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Selling the Invisible: A Field Guide to Modern Marketing

Author: Harry Beckwith
Publisher Warner Books, Incorporated
Publication Date: March 1997

Reviewer:Joel Klebanoff
Joel Klebanoff, is a copywriter and marketing communications consultant specializing in the information technology industry. He is president of Klebanoff Associates, Inc.

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There is no shortage of academic texts, popular books, journals and magazines on marketing. However, most of them address product marketing. There are far fewer choices for services marketing. Selling the Invisible by Harry Beckwith helps address the scarcity.

Is this book only for companies that provide services? Yes, but ...   As Beckwith points out in the introduction, every product marketer is, to some extent, also a service marketer. Customers don't just buy your product, they buy an augmented product that may include delivery, telephone support, warrantee repairs, efficient correction of billing problems, and so on.

Writing Style

The best way to describe the style of Selling the Invisible is, "nugget writing." The book organizes its advice into several small chunks of wisdom. Each chunk contains a single piece of advice. The book illustrates, explains and enlivens all of its advice with anecdotes, analogies and/or allegories.

When I say several small nuggets, I do mean several. The table of contents lists about 170 items organized into chapters titled:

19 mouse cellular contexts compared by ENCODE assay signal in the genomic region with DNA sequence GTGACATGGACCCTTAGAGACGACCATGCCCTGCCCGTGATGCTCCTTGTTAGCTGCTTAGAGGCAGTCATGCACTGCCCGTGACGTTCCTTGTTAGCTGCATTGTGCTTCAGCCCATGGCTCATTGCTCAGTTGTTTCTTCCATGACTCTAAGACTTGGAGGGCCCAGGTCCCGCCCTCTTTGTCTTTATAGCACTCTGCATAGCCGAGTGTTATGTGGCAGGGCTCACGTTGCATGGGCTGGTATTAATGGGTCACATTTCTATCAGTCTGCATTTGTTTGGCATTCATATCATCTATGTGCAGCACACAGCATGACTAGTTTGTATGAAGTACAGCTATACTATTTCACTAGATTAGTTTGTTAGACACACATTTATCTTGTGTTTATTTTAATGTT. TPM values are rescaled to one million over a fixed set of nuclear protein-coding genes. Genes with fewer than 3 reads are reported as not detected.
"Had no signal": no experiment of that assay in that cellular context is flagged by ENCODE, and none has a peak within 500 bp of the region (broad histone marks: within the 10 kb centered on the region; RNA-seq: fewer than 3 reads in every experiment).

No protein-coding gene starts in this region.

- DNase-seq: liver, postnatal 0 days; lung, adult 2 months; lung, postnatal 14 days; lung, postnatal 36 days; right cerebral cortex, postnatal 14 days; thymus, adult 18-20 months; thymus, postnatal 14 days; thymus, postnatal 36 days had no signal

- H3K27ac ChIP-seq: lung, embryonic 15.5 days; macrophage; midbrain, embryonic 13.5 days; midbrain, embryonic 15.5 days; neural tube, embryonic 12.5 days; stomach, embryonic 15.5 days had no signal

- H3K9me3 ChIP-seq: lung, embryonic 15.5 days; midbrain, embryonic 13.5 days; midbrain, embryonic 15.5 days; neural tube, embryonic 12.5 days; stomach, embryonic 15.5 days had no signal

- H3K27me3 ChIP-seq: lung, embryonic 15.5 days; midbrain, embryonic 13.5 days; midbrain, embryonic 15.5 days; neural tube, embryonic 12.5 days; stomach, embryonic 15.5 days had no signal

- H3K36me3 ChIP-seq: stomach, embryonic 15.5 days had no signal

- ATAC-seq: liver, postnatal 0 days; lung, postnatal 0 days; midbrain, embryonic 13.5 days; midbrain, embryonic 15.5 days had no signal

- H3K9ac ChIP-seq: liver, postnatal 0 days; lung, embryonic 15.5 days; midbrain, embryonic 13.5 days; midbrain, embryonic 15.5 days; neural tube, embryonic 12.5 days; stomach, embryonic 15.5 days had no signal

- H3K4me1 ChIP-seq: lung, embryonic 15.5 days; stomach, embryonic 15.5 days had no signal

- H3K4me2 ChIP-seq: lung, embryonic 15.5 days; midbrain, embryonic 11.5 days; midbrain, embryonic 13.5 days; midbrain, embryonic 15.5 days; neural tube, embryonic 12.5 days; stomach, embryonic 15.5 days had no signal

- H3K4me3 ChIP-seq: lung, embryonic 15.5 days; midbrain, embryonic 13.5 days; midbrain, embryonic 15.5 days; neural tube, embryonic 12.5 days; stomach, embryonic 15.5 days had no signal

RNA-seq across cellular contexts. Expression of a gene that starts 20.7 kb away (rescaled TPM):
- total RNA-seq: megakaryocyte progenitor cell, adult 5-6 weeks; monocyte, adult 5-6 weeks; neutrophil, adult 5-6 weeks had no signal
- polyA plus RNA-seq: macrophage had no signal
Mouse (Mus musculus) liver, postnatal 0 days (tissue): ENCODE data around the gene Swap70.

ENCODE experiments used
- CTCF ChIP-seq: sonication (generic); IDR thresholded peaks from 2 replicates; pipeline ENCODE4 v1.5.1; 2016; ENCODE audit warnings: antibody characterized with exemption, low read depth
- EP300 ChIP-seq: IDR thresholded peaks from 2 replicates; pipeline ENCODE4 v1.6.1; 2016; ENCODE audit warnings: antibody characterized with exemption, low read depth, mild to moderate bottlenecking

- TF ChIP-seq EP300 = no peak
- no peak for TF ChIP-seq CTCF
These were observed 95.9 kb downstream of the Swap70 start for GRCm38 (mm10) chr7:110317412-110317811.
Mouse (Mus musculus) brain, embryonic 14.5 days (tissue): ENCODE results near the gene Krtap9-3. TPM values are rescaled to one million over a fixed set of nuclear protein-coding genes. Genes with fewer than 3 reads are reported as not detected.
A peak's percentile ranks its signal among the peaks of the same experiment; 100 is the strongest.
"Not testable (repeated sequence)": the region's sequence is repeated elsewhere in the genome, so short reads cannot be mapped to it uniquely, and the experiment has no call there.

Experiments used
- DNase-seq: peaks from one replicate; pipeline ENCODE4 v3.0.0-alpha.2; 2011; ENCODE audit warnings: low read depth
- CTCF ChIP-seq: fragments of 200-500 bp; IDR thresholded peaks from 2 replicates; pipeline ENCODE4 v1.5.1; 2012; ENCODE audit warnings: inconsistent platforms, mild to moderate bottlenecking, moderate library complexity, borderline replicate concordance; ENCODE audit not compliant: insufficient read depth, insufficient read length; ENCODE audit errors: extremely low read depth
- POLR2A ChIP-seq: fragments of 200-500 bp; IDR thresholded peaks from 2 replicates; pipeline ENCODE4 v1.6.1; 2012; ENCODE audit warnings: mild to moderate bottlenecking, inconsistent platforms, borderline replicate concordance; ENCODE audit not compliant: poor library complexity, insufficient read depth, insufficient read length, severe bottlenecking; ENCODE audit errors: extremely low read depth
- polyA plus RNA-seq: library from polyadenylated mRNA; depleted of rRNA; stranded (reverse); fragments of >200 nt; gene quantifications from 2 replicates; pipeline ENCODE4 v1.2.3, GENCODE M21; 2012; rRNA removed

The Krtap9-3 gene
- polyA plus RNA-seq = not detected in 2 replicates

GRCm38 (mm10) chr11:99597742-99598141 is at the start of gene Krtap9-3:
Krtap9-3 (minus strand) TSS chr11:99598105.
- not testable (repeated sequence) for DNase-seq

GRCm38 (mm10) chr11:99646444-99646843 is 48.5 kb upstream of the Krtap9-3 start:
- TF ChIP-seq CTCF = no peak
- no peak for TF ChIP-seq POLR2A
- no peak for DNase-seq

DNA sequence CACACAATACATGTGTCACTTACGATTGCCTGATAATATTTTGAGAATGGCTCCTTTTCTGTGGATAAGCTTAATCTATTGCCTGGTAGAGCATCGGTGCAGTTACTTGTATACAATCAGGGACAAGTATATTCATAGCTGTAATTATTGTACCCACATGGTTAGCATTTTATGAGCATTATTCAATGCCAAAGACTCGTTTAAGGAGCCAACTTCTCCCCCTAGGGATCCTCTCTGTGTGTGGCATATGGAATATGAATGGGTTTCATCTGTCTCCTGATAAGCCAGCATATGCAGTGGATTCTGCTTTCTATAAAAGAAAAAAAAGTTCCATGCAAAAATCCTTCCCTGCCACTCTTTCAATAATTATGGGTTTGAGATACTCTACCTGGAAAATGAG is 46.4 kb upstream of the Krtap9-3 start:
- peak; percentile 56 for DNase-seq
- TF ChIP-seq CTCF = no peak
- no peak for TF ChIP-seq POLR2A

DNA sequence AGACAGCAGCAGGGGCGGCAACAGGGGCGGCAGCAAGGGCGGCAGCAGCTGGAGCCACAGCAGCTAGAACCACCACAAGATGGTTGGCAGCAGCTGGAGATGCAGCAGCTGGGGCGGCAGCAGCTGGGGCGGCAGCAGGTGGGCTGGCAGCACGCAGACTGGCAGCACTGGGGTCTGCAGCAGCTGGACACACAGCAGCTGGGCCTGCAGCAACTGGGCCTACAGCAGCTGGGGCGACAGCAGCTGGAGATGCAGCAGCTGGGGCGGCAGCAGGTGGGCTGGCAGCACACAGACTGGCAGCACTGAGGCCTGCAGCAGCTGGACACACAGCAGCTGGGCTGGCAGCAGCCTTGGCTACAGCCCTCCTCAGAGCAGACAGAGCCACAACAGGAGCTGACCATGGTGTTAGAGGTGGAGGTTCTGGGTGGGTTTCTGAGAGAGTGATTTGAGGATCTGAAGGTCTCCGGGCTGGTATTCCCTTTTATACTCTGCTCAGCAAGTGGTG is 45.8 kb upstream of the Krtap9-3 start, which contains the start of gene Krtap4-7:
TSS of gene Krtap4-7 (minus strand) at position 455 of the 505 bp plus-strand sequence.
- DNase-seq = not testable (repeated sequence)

• Getting Started
  • Surveying and Research
  • Marketing Is Not a Department
  • Planning: The Eighteen Fallacies
  • Anchors, Warts, and American Express: How Prospects Think
  • The More You Say, the Less People Hear: Positioning and Focus
  • Ugly Cats, Boat Shoes, and Overpriced Jewelry: Pricing
  • Monogram Your Shirts, Not your Company: Naming and Branding
  • How to Save $500,000: Communicating and Selling
  • Holding On to What You've Got: Nurturing and Keeping Clients
  • Quick Fixes
  • Summing Up
It is rare for any one item to take more than two pages and some are only half a page. If that is not concise enough for you, almost all items end by encapsulating its message in one or two sentences printed in a bold and italicized typeface.

As you probably guessed from the chapter titles, this book is not written in an academic style. It reads like a book you would take on your vacation even if you are not a workaholic.

As you read Selling the Invisible, you will likely occasionally catch yourself saying, "Ya, but this stuff is obvious." When you do, pause. Then ask yourself, "If it's so obvious, why is our company making this mistake." (Your company probably is.) Or, "If it's so obvious, why aren't we taking advantage of this opportunity." (Your company probably is not.) Often, advice that appears obvious is only obvious because someone else pointed it out.

Verdict: Worth a read.